Preforms, Rings, LayerMet
Aufhauser Rings, Strips, Shims, Washers, Discs, Edgewounds, Cut-offs, and Custom Shapes are available for all of your specific applications.
With continuing trends toward mechanizing or automating the brazing process, brazing alloys made to various forms and sizes are your solution to pre-placement requirements.
When brazing filler material is to be preplaced it should be located at the part of the joint that is last to reach brazing temperature. This ensures that when the filler alloy melts the molten material will be drawn through the joint by the combined effects of capillary flow and temperature gradient.
Aufhauser manufactures and supplies brazing preforms with pre-determined, consistent and uniform shapes that melt at very low, tightly-controlled temperatures. These manufacturing qualities ensure smooth operations on automated brazing equipment. Aufhauser brazing preforms assure the operator of consistent brazing performance with every application, every batch. Operators no longer need to adjust heating practice from one batch of brazing rings to another to achieve uniform results. The advantage of this precise control is also readily apparent in automated brazing operations where tight control of flow temperatures can significantly reduce the incidence of rejects.
Advantages of using preform rings over hand-fed alloy:
- Improved process - alloy is applied to the joint prior to heating, simplifying the brazing process and reducing re-working or scrapping.
- Quality indication - joint is complete when the alloy is visible at the top of the joint/seam.
- Consistent alloy volume - preformed ring provides the joint with a known volume of alloy, eliminating excess waste and improving joint quality.
- Fewer joint voids - use of rings results in better quality, consistent circumferential joints with fewer potential field failures.
ID Rings - a complete turn of wire, butt-end and flat-plane.
Gap Rings - Also known as O.D. rings, gap rings are designed to be slightly oversized with a specified gap at the end of a full turn of wire. This gap provides some flexibility in compressing the ring to fit within a tube and to hold its position within the tube during brazing. (For example: placing the ring within the female tube end, and sliding it in with the male tube end.) Packaged on a tube to prevent tangling.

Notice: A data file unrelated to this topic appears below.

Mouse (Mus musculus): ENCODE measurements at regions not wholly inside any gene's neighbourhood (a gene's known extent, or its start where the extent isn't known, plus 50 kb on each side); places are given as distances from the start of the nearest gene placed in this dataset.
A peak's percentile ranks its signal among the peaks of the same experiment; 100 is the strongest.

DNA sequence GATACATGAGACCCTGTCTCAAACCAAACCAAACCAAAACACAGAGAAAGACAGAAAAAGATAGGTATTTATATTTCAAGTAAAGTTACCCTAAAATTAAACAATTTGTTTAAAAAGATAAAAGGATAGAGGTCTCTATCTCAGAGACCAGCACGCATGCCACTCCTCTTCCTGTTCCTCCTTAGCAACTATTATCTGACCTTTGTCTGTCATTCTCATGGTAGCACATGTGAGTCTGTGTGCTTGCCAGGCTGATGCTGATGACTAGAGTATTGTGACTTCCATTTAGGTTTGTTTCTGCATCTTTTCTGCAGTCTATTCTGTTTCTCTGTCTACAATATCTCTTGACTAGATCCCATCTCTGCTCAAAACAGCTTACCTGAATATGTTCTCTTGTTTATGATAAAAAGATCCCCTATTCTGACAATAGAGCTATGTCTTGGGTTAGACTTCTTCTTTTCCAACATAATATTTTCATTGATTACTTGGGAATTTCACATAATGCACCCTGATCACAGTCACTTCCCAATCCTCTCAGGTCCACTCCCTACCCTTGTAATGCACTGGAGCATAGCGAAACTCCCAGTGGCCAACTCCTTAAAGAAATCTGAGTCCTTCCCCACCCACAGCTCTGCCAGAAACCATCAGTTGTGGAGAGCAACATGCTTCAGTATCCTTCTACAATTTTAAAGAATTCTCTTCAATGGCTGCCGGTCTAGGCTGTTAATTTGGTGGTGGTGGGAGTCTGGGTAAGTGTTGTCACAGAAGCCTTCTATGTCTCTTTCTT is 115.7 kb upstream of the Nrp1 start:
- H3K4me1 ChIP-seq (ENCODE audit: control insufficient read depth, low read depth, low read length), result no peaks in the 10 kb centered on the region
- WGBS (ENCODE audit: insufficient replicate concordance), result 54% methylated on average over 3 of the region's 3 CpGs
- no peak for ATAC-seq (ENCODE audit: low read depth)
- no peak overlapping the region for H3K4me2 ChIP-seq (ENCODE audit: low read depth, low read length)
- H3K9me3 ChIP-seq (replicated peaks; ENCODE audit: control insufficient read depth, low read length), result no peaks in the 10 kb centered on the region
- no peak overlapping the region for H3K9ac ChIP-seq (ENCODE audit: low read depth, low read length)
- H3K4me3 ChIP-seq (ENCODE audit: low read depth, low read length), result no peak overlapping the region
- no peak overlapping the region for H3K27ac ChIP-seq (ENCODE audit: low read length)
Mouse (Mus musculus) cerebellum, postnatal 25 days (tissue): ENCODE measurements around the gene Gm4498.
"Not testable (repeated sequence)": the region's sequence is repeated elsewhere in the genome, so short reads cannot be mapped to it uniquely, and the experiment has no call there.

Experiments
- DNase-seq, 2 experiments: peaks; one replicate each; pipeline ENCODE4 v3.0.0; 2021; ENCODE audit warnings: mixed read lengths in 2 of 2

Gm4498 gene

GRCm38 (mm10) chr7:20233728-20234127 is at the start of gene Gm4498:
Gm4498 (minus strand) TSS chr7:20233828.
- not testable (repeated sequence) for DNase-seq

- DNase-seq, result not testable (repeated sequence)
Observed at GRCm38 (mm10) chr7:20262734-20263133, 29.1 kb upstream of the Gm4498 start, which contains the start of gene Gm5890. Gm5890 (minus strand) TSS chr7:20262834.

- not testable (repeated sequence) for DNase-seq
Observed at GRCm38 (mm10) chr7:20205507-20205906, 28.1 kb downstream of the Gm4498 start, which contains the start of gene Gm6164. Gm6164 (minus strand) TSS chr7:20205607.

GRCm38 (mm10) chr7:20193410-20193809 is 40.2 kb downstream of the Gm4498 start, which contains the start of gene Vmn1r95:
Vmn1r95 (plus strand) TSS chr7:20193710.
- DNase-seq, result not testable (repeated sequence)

Segment Rings - Also known as arc rings. With less than a full turn form (210 - 250 degree arc), segment rings are ideal for applications where components are pre-assembled. The segment ring can be snapped into place, and ring wire diameter is specified to provide adequate volume for the entire braze joint.
Multi-turn Rings - From 1-1/16 to 3+ full turns. Use multi-turn rings when the joint requires a small-diameter wire ring for which additional volume is required, or when mechanical flexibility of an overlap ring is desired.
TABLE: QQ-B-654 Grade III 150-1500 PSI Silver Brazing Band Rings - BCup5
|Nominal (In.)||Tolerance (In.)||Silver Factor
A Method of Calculating Diameter of Wire of the Ring
The optimum volume of filler material needed to fill a sleeve joint may be determined as follows:
D = 1.27 × √ (L × G )
D = Wire diameter of the ring
L = Length of the joint
G = Radial joint gap (at brazing temperature)
This formula will result in the wire diameter that provides sufficient material in the ring to form a small fillet at either end of the joint during brazing. Use "worst-case" (maximum) tolerances for L and G.
TABLE: Sample Derived Values of Recommended Wire Diameter for Preformed Rings in Relation to Joint Length and Radial Joint Gap
|Radial Joint Gap "G" (mm)|
|Joint Length "L" (mm)||0.05||0.075||0.100||0.125||0.150||0.175||0.200|
See Standard Pipe Size reference tables
Stamped - Stamped brazing washers are specified with O.D. and I.D. dimensions and are made from strip with a typical thickness range of 0.0015 to 0.010". Square or rectangular washers may be substituted when O.D. is not specified. Commonly used in the electronics industry where most brazing is done in furnaces without flux, and where components are light weight resulting in minimal displacement.
Edgewound - Edgewound washers are made by winding flat wire on edge, resulting in no scrap waste. In the winding process, the O.D. is stretched while the I.D. is compressed, so certain physical limitations may apply.
Coined - When edgewound washers are not achievable, coined washers can be an option. These are formed by flattening a ring and result in no scrap waste.
Where space and assembly configuration allow, brazing slug made of cropped pieces of rod or strip is an economical form of brazing alloy preplacement. Wire can be flattened slightly prior to cutting to temper roll tendency.
Wire forms - a variety of shapes such as rectangles, "u" clips, hairpins, oblong rings, etc.
Stamped forms - flat or curved, irregular shapes such as ovals, rectangles, shims, plain or perforated strip.
For custom preforms, contact us with your specifications:
|Rings||OD, Wire diameter, Gap|
|Shims||Length, Width, Thickness|
|Washers||OD, ID, Thickness|
|Wire Segments||Length, Diameter|
For applications where carbide is brazed to steel, it is often desirable to use a multi-layer brazing alloy with a copper center, Aufhauser LayerMet. The copper serves as an absorber of thermal expansion as well as shock. Some of Aufhauser SilverAlloys are available as strip and stamped preforms.
Aufhauser LayerMet (a silver-copper-silver "sandwich") should be used to braze large carbides to steels or stainless steels. By "large" we mean greater than 0.5 sq. inch (12.7 mm²). When brazing with LayerMet, the silver on each side of the sandwich bonds with the carbide and the steel. The copper in the middle (which melts at a higher temperature) acts to relieve the stresses caused by unequal rates of thermal expansion of the joined metals.